Lullistes et Ramoneurs!
The debate surrounding French opera

Théatre le Ranelagh where La Pouplinière’s chateau was. Credit:

Théatre le Ranelagh where La Pouplinière’s chateau was.

Although Jean-Philippe Rameau had established a solid reputation as a teacher, organist and theorists, his musical fortune rested squarely on the shoulders of Alexandre-Jean-Joseph Le Riche de la Pouplinière. A leading patron of music in France, La Pouplinière was fabulously wealthy and maintained various residences in Paris, and also owned a number of houses in the country nearby. For his private enjoyment, he took joy in finding obscure musicians and vigorously promoted their careers. Rameau was La Pouplinière’s organist, conductor and composer-in-residence from 1731-1753. And it was La Pouplinière who helped Rameau make his name as an opera composer, starting with Hippolyte et Aricie in 1733.

Jean-Philippe Rameau: “Cruelle mère des amours,” from Hippolyte et Aricie

Jean-Baptiste de Lully Credit:

Jean-Baptiste de Lully

Although the work was publicly premiered at the Palais-Royal in Paris, it had received a private performance at La Pouplinière’s château in Passy beforehand. At Passy, La Pouplinière maintained a permanent orchestra of fourteen players. The weekly routine included a concert on Saturday, Mass in the private chapel with orchestra on Sunday morning, a large concert in the gallery on Sunday afternoon, and a more intimate concert in the evening after supper. Once Hippolyte stepped into the public limelight, however, it immediately stirred up a storm of critical controversy. Lully and his librettist Quinault had invented the “Tragédie en musique” as a genre in the 1670s and 1680s, and ever since it was regarded as a French national institution. The Parisian intelligentsia rapidly divided into two camps, one supporting Rameau and the other attacking him for supposedly subverting the old French opera tradition of Lully.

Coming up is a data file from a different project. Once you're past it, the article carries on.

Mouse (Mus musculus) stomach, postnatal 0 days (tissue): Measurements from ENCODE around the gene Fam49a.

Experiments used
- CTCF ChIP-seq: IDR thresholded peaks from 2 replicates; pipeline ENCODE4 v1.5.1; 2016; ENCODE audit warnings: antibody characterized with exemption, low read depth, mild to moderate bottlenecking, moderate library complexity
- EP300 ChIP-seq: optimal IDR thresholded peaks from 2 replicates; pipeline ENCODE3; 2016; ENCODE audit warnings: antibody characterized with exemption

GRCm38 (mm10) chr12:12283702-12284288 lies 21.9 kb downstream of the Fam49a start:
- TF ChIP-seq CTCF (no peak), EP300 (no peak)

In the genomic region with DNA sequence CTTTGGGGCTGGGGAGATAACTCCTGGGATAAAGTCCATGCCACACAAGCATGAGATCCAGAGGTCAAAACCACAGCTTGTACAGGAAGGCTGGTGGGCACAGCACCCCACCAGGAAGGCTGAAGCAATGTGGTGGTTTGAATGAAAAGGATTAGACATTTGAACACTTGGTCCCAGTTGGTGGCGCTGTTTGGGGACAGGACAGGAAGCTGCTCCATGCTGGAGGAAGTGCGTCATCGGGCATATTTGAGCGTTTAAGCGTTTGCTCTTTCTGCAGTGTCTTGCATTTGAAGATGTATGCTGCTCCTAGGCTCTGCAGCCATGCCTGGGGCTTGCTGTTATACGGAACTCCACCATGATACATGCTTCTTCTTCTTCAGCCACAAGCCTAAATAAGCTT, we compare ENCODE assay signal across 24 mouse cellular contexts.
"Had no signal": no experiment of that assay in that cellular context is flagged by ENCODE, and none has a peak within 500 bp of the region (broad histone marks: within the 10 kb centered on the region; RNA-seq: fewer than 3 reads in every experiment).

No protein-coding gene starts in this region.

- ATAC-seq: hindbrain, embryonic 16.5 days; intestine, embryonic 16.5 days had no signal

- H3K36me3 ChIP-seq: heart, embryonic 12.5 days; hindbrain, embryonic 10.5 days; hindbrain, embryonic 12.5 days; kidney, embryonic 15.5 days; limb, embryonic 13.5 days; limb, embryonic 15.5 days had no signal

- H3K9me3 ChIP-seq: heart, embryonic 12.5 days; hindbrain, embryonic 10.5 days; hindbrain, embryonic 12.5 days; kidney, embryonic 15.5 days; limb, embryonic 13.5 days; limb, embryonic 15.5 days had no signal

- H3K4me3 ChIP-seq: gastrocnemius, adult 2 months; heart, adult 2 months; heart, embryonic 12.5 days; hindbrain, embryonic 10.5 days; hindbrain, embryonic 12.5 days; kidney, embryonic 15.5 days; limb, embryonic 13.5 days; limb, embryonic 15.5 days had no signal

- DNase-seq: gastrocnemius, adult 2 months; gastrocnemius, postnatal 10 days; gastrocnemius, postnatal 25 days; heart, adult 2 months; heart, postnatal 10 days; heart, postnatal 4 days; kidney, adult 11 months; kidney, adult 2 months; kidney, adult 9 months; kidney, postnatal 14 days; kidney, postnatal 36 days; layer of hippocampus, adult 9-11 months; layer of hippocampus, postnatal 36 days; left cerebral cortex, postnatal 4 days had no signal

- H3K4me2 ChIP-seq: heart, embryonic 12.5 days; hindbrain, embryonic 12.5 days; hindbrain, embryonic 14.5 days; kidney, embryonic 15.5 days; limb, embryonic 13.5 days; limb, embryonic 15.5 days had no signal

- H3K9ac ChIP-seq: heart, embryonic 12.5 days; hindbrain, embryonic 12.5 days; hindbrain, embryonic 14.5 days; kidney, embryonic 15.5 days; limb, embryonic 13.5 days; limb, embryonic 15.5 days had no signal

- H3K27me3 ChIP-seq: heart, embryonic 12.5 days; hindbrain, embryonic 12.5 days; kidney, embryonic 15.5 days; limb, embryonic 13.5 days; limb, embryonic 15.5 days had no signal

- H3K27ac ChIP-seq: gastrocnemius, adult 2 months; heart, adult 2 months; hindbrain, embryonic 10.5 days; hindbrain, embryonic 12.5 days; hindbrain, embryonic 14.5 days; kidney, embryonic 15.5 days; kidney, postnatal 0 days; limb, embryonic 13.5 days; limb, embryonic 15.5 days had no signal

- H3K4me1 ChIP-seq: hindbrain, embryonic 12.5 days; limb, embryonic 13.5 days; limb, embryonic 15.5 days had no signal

Jean-Philippe Rameau: Castor et Pollux

Alexandre-Jean-Joseph Le Riche de la Pouplinière Credit:

Alexandre-Jean-Joseph Le Riche de la Pouplinière

The Lullists found Rameau’s music difficult, forced, grotesque, thick, mechanical, and above all unnatural or baroque. Sophie Bouissou wrote, “With a single stroke Rameau destroyed everything Lully had spent years in constructing: the proud, chauvinistic and complacent union of the French around one and the same cultural object, the offspring of his and Quinault’s genius. Then suddenly the Ramelian aesthetic played havoc with the confidence of the French in their patrimony, assaulted their national opera that they hoped was unchangeable.” Although the musical features of Rameau’s theater works resemble those of Lully, the most notable differences are found in the nature of the melodic lines. Rameau’s melody is always rooted in harmony, and there is no uncertainly as to the harmonic progression that must support them. His harmonies are predominantly diatonic, but he also uses chromatic and enharmonic modulations for expressive purposes.

Rameau maintained that he had “sought to imitate Lully, not as a servile copyist but in taking, like him, nature herself — so beautiful and so simple — as a model.” The raging debate certainly increased Rameau’s popularity, and history recalls him as one of the most complex and productive musical personalities of the eighteenth century.

Rameau will be celebrated with the Concert d’Astree at the French May.

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